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Nothing signifies the holidays like the hanging of festive colored stockings on the fireplace mantle.
As with many traditions, the exact origin is unknown.
However the most recognized origin is the one that honors St. Nicholas. Stockings are mentioned in the 1823 poem, “A Visit from St. Nich-olas,” written by Clement C. Moore.
Histor-ically St. Nicholas was a charitable bishop from the third century in Myra which is the modern day Turkey.
Legend tells us that a widower nobleman with three daughters squandered all his wealth away leaving nothing for his daughters’ dowries.
One night while all were sleeping, St. Nicholas left three bags of gold, one each in the girls’ stockings that had been hung by the hearth to dry.
In the morning, the girls were overjoyed to find the gold coins, giving them enough to be married. They lived happily ever after.
Some say the Dutch introduced the custom to America.
During the 16th century, children in Holland would leave their clogs by the hearth filled with straw for Santa’s reindeer. In exchange for a treat left for Santa, “Sinterclass” would leave treats for the children. The clogs later became stockings.
According to Wikipedia, the tradition started in Germany. The traditional practice was to reserve the stocking for five gifts that stimulate each of the five senses, for example:
• Something to eat, like fruit or candy.
• A toy or other item that makes a noise (this can even include nuts to crack).
• An item that is visually pleasing in any way like jewelry, cuff-links or a coloring book.
• Something that has tactile appeal such as modeling clay, a soft toy, lingerie or a pair of novelty holiday socks.
• Any item with a distinctive scent such as bubble-bath, cologne, perfume.
By tradition, the stocking is hung on the fireplace, but stockings may be hung in almost any location.
Originally, children simply used one of their everyday socks, but later, special Christmas and holiday stockings were created.
Today, there are many kinds of holiday stockings available to buy.
Many families create their own holiday stockings with each family member’s name applied to the stocking so that Santa (or the family members) aren’t confused about which stocking belongs to which family member.
Source: Marjorie M. Baker, Extension Associate for Clothing and Textiles, University of Kentucky, College of Agriculture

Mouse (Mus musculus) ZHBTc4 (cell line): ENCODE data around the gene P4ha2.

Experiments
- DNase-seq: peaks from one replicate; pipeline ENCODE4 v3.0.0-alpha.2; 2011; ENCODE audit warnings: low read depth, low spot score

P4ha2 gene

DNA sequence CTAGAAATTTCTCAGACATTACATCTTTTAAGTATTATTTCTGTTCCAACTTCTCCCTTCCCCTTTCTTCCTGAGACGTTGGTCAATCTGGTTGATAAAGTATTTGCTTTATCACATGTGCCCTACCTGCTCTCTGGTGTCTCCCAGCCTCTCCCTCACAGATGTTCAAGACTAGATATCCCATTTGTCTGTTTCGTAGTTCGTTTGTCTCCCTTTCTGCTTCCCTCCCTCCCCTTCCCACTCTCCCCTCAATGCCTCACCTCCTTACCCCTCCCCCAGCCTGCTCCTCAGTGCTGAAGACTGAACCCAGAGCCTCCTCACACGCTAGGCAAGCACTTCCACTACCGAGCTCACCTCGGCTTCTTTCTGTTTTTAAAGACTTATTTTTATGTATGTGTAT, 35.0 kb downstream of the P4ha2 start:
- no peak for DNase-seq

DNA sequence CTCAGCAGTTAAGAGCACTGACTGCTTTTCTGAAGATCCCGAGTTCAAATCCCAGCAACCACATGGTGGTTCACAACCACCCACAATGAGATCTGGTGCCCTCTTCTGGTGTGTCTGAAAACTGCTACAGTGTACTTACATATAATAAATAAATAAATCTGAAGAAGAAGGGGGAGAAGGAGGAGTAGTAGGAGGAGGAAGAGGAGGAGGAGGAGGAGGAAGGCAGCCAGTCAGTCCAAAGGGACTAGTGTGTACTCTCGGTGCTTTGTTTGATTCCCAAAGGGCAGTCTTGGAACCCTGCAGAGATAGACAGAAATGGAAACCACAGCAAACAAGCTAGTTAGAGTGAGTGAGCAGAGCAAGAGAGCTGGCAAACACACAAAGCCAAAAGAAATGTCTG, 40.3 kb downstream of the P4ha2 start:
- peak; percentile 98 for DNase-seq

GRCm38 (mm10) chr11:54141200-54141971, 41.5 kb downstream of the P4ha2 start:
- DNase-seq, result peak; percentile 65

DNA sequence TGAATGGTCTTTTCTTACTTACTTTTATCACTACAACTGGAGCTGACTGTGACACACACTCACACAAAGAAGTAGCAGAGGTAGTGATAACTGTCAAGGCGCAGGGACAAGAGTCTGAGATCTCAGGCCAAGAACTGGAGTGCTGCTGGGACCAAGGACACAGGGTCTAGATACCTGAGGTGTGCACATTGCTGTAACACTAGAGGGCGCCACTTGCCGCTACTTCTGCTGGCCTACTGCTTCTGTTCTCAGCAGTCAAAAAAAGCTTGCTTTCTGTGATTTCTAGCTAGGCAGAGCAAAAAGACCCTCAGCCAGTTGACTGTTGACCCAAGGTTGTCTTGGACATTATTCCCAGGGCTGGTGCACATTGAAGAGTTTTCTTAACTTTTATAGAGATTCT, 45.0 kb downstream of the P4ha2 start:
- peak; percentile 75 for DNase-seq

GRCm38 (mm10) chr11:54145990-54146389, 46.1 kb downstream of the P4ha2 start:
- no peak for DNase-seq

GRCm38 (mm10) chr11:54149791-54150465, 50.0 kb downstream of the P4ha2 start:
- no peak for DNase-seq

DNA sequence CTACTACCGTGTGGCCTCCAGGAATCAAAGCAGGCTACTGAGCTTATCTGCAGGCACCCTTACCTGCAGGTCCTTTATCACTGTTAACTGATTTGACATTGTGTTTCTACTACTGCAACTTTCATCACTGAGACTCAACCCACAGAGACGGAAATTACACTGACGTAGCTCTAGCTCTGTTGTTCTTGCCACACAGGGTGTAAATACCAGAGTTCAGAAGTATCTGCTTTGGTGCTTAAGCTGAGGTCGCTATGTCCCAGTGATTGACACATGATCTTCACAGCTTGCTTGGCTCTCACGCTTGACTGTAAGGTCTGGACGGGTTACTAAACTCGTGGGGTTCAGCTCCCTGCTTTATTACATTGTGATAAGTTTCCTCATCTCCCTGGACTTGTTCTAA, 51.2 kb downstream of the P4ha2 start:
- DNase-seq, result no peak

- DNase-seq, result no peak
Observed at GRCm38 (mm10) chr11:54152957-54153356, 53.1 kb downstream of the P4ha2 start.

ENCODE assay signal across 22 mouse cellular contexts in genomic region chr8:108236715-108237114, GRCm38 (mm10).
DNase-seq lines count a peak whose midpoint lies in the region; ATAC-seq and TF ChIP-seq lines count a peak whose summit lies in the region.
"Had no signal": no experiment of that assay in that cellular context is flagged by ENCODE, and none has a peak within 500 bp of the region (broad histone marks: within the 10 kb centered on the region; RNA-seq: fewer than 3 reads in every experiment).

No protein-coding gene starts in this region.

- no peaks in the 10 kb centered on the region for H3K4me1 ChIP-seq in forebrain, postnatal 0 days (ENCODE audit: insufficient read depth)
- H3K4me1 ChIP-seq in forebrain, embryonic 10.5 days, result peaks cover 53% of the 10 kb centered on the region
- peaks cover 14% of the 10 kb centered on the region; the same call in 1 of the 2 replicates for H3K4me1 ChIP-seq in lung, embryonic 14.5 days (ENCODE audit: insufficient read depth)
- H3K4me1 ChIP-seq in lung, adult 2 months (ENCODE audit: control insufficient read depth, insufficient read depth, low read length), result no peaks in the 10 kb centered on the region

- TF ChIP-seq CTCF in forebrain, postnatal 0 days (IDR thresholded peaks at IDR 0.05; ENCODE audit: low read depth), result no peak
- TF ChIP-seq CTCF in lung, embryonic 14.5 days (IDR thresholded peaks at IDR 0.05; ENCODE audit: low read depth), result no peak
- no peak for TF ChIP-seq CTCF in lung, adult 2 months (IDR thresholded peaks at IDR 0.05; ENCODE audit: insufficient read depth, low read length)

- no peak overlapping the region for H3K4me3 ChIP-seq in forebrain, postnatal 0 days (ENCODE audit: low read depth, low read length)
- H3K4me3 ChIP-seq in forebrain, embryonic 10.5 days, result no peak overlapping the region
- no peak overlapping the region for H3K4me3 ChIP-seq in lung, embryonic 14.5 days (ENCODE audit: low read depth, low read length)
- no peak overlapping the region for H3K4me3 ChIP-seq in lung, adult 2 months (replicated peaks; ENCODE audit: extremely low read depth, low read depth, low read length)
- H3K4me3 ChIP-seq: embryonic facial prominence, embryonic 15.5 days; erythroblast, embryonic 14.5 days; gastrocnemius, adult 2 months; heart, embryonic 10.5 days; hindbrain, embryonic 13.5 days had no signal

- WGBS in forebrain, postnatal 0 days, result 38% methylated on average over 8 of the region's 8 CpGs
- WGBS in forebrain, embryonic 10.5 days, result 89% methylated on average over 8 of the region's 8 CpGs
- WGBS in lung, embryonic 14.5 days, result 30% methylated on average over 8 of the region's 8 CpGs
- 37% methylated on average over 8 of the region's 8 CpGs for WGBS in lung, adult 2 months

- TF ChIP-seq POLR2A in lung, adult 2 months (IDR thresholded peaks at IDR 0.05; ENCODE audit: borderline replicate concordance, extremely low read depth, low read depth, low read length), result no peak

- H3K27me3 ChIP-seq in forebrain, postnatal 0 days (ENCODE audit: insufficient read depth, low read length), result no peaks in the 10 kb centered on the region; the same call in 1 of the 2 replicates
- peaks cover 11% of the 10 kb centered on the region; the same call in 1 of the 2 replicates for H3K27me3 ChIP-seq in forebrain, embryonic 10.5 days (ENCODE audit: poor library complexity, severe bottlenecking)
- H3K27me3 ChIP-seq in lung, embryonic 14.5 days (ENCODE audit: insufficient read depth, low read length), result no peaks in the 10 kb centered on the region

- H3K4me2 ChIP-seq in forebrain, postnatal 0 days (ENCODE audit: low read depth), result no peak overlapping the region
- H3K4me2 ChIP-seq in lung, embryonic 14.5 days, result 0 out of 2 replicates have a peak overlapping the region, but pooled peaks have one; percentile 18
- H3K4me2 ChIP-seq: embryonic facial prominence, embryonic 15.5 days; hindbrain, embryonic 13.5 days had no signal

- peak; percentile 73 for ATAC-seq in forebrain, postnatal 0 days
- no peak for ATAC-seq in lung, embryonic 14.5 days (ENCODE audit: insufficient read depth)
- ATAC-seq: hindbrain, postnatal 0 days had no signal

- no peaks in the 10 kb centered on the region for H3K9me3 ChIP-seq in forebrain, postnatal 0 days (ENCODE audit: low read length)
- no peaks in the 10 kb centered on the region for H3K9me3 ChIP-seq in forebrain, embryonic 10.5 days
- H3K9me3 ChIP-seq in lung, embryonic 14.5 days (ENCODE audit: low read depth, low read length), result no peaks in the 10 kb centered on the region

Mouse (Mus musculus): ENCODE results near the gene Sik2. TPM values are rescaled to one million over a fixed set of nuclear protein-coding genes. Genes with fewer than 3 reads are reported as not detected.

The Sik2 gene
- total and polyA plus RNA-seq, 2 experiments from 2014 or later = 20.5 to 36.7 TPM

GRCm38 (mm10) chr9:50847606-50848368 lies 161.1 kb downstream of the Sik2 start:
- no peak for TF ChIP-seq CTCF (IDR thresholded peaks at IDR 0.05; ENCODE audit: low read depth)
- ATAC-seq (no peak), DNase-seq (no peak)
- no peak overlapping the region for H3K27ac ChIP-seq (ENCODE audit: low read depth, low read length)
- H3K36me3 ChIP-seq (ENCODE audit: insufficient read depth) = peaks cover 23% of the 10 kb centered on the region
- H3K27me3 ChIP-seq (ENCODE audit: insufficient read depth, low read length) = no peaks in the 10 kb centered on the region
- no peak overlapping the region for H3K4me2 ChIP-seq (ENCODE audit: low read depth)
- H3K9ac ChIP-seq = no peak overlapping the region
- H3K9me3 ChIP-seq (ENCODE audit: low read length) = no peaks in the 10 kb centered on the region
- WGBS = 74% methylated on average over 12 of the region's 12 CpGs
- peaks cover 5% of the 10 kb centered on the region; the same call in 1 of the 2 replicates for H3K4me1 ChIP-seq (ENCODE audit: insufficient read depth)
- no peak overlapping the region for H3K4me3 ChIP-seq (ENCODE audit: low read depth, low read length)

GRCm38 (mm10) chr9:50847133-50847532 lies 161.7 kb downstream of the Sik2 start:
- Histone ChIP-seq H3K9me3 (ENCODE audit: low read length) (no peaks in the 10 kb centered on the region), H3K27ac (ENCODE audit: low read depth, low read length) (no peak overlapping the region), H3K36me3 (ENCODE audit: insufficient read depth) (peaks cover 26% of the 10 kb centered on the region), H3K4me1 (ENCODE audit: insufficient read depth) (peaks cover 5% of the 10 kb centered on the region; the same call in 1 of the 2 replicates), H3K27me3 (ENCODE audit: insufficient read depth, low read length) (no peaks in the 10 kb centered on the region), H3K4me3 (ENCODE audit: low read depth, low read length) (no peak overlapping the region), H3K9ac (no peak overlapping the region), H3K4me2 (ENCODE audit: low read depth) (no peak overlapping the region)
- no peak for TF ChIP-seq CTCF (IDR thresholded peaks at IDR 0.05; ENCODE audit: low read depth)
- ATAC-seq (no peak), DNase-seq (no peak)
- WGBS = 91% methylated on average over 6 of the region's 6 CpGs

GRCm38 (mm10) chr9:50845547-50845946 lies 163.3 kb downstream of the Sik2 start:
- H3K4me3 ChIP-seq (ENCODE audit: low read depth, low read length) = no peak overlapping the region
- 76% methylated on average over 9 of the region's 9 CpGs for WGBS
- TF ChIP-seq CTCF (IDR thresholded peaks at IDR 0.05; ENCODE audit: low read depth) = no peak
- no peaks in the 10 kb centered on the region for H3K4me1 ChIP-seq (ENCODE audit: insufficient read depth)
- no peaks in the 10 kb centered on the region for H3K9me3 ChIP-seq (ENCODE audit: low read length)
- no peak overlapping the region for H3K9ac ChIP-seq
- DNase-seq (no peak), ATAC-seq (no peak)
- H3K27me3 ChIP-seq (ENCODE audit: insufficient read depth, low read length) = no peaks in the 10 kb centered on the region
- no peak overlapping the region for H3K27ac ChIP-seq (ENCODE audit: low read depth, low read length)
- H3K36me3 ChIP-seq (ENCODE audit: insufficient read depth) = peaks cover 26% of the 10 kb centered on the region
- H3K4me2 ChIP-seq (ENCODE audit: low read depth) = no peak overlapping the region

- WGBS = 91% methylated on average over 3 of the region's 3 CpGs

Holiday toy injuries
During the holidays, many of us shop for toys for children. For many children, getting new toys is the greatest joy.
New U.S. toy safeguards help prevent many injuries such as:
• Establishing the lowest lead content and lead paint limits in the world
• Converting the voluntary toy standard into a mandatory standard.
• Work with Customs and Border Protection systems to track shipments from other countries thus increasing our effectiveness in discovering dangerous products coming into U.S. ports.
These safeguards have contributed to a dramatic decline in toy recalls since 2008.
There were 44 toy recalls in fiscal year 2010. This is down from 50 recalls in 2009 and 172 recalls in 2008.
Toy recalls related to lead in 2010 were down to three, which is far fewer than nine in 2009 and 19 in 2008.
Still, while recalls and deaths have declined, toy-related injuries have increased.
In 2010, there were an estimated 190,000, and in 2009 there were an estimated 186,000 emergency room-treated toy-related injuries to children up from 152,000 injuries in 2005.
To prevent toy-related injuries, choose the right toy for children:
• Purchase age-appropriate toys. Toys that are acceptable for older children can be hazardous to younger children.
• Keep young children away from older children’s toys.
• Be sure to purchase proper safety equipment and teach your children to use it with riding toys such as skateboards, in-line skates, bicycles and scooters.
• Some toys require batteries. Use of chargers and adapters should be supervised by an adult.
• Purchasing safe gifts for your children and ensure everyone has an enjoyable holiday season.
Grace Angotti is Carroll Co. Extension agent for family and consumer sciences. Call her at (502) 732-7030 or send e-mail to email@example.com.